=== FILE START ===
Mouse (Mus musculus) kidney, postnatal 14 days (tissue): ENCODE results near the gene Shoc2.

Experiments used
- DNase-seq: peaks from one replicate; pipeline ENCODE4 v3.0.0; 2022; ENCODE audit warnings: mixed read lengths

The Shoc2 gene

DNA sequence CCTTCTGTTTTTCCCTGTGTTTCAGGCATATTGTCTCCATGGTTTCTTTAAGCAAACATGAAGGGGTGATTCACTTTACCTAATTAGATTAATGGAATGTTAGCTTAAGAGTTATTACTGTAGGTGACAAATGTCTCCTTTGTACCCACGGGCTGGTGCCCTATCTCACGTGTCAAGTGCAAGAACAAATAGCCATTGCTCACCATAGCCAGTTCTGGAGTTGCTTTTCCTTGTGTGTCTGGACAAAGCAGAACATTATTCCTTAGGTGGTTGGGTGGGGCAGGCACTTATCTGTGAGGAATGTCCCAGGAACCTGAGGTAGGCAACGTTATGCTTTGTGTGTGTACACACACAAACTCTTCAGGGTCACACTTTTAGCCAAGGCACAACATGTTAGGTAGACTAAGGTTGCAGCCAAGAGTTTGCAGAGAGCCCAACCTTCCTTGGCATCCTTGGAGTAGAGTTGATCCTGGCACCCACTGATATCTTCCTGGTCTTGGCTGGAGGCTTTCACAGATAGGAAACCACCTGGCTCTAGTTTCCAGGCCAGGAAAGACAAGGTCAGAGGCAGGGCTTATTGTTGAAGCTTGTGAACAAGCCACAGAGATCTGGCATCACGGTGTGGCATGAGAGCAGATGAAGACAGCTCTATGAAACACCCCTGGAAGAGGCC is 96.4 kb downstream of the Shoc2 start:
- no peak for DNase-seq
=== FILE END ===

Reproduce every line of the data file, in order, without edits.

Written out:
Mouse (Mus musculus) kidney, postnatal 14 days (tissue): ENCODE results near the gene Shoc2.

Experiments used
- DNase-seq: peaks from one replicate; pipeline ENCODE4 v3.0.0; 2022; ENCODE audit warnings: mixed read lengths

The Shoc2 gene

DNA sequence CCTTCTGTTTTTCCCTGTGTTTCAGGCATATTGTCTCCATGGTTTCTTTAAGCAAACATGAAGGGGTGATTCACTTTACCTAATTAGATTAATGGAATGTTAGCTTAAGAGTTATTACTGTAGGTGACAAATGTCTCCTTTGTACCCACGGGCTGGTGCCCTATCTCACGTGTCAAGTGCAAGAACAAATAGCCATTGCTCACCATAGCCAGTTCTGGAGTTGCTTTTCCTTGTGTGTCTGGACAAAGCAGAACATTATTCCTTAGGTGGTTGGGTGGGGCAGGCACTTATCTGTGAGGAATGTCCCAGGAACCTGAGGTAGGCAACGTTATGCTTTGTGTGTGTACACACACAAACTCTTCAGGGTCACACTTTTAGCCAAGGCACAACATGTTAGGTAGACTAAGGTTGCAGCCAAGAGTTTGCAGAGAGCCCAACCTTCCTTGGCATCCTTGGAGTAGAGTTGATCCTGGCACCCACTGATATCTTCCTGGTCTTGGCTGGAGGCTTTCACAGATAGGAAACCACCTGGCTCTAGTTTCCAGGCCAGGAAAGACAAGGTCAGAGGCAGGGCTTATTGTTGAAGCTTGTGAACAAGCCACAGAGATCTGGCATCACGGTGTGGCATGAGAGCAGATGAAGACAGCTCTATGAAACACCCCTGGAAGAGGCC is 96.4 kb downstream of the Shoc2 start:
- no peak for DNase-seq